The CEC and Other EC (Appointment, Conditions of Service and Term of Office) Bill, 2023
Polity & Governance
22nd Sep, 2023
The special session of Parliamentis going to witness the discussion on a Bill that seeks to regulate the appointment, service conditions, and office terms of the Chief Election Commissioner (CEC) and other Election Commissioners.
About the Bill:
- The Bill attempts to alter constitutional provisions that equate ECs with Supreme Court judges.
- It also seeks to undo the Supreme Court’s recent ruling in ‘AnoopBaranwal vs. Union of India’ Case.
- Key points:
- The Bill proposes to revise the salary, allowance, and service conditions of the Chief Election Commissioner (CEC) and the two Election Commissioners, to bring it at par with those of a Cabinet Secretary.
- Until now, Election Commissioners were at par with Supreme Court judges in this regard, under the Election Commission Act, of 1991.
- However, the Bill’s passage will result in the 1991 Act’s repeal.
- This Bill seeks to constitute a committee of the Prime Minister, the Leader of the Opposition in the LokSabha, and a Cabinet Minister nominated by thePM to select members of the Election Commission of India.
How does the new Bill change the 1991 Act?
- Section 3 of the 1991 Act states that, “There shall be paid to the Chief Election Commissioner [and other Election Commissioners] a salary which is equal to the salary of a Judge of the Supreme Court.”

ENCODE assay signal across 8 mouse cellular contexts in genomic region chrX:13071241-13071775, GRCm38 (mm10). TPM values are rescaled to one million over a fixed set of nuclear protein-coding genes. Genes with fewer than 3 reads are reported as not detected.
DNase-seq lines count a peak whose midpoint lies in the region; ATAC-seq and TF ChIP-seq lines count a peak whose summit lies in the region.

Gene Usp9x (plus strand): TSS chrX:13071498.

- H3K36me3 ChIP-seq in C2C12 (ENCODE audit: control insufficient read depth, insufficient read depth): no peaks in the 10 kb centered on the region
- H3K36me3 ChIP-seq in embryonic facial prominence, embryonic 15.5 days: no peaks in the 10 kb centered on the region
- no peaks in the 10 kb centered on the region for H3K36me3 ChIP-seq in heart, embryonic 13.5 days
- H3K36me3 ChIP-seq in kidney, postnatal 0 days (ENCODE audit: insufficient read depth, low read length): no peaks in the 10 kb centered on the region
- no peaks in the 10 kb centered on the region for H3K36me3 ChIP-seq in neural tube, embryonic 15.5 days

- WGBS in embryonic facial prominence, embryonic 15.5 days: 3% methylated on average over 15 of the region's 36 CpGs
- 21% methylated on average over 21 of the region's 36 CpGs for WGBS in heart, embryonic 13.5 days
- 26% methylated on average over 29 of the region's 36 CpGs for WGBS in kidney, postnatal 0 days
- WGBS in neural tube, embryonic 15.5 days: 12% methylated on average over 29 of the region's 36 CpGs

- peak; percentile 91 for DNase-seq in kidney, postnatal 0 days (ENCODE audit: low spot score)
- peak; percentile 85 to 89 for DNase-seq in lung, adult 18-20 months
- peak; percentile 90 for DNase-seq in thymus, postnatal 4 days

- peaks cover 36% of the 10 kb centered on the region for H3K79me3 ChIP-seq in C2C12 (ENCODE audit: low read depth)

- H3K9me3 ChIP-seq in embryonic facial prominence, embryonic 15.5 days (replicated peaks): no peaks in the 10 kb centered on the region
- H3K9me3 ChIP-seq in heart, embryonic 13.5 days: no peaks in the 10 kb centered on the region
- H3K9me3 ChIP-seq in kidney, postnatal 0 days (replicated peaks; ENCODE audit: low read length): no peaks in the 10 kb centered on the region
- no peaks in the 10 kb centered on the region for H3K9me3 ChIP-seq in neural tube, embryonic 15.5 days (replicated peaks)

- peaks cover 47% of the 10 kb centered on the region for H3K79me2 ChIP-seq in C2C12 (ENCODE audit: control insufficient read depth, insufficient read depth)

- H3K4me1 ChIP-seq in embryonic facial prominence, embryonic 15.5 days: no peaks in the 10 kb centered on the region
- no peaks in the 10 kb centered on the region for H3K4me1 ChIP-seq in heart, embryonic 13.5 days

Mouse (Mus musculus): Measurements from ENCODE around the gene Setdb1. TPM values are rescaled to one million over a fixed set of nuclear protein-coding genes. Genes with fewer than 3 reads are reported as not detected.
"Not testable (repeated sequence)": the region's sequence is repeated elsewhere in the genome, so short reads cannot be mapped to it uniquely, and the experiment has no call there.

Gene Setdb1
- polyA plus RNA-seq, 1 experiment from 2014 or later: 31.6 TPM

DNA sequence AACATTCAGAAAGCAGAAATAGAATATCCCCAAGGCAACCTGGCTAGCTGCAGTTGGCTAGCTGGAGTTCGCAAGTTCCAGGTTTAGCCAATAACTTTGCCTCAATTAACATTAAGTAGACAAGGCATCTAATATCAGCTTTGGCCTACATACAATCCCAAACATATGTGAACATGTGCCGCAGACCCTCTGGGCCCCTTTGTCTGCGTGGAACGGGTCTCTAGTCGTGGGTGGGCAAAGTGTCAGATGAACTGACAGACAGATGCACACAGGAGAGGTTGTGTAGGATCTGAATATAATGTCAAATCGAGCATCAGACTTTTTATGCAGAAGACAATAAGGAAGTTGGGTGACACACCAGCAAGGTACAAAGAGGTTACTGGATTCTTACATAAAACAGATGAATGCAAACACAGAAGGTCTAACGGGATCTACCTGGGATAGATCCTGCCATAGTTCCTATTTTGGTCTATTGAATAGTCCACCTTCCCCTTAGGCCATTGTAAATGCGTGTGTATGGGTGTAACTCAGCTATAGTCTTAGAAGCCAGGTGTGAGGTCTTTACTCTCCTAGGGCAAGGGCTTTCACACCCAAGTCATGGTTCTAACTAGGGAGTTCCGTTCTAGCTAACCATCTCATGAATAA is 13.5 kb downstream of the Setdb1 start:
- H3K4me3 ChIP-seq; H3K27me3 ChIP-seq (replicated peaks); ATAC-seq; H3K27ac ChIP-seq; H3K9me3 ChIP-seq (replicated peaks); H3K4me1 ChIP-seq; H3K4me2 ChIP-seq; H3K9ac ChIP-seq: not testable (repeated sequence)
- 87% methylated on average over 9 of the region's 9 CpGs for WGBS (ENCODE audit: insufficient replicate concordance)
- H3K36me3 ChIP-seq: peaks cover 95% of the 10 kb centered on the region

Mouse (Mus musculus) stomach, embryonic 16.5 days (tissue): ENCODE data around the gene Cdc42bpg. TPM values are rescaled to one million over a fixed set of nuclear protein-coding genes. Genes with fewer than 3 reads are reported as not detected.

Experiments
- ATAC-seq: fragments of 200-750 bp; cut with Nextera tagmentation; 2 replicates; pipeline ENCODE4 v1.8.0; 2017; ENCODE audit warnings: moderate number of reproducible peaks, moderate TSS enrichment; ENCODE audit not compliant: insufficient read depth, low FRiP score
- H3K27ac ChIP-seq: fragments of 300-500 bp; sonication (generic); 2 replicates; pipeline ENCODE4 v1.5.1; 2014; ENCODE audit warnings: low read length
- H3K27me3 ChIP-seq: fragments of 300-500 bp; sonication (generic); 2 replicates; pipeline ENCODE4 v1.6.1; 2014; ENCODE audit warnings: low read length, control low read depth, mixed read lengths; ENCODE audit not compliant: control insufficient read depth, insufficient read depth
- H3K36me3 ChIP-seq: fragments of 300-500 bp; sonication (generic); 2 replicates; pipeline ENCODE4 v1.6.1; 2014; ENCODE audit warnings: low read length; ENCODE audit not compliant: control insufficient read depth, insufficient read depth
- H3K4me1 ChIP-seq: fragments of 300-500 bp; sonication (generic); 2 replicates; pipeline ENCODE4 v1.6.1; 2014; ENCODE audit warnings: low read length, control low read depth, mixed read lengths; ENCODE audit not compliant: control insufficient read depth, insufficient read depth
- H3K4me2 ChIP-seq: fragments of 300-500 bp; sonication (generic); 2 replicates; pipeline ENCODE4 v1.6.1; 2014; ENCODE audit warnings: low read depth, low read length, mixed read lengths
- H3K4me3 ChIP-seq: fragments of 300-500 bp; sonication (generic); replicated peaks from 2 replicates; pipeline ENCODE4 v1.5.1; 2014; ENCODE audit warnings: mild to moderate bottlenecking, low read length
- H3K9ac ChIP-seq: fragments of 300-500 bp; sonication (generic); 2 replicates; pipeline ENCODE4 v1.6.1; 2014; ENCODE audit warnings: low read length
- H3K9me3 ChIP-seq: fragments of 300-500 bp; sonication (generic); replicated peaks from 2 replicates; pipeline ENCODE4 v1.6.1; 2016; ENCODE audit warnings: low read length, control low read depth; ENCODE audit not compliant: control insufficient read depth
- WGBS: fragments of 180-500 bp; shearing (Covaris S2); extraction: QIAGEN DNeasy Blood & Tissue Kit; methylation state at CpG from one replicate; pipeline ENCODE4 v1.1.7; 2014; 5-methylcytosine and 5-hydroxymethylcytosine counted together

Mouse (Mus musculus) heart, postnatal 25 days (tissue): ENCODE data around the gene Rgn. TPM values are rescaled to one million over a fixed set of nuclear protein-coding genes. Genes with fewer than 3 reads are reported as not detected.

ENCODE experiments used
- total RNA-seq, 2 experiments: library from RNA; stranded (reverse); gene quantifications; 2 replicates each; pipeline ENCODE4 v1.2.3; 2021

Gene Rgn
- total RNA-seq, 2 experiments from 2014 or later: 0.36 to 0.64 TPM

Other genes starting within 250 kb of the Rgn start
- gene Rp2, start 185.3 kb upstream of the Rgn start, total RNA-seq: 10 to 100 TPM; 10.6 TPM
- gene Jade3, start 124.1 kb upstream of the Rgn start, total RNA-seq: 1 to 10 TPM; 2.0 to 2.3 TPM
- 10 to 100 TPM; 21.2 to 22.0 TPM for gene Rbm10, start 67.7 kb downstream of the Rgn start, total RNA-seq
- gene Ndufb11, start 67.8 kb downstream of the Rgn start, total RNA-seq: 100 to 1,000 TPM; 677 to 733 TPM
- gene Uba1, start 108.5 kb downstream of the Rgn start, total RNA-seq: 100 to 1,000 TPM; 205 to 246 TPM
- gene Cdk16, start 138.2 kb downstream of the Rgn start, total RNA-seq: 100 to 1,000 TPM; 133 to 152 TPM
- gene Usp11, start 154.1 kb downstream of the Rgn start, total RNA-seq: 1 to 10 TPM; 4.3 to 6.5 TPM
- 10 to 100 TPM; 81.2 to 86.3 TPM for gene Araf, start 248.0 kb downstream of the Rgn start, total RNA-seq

- However, Section 10 of the Bill states that the salary, allowances, and service conditions of the CEC and ECs shall be the same as those of the Cabinet Secretary.
- Bureaucratic ambit: This move seeks to bring Election Commissioners under the ambit of the bureaucracy, which in turn could stifle their authority and independence
- Shift tasks and roles:The EC’s primary task is that of superintendence, direction, and control of elections, as laid down under Article 324.
- However, this control of elections is likely to shift if the Election Commissioner, who will now be equivalent to the rank of a Cabinet Secretary, tries to discipline a Union Minister for electoral violations.
- CJI not a member: The committee formed for election of CEC will not have the Chief Justice of India as a member, contrary to the top court’s suggestion in a ruling delivered in March this year.
- Equivalent to Supreme Court Judge vs. Cabinet secretary: The proviso to Article 324 (5) of the Constitution says that a CEC can only be removed in a manner similar to that of a SC judge.
- The reason behind the EC’s independence and equivalence to SC judges was so that it could freely and fairly decide cases involving the government, the Prime Minister, and Ministers.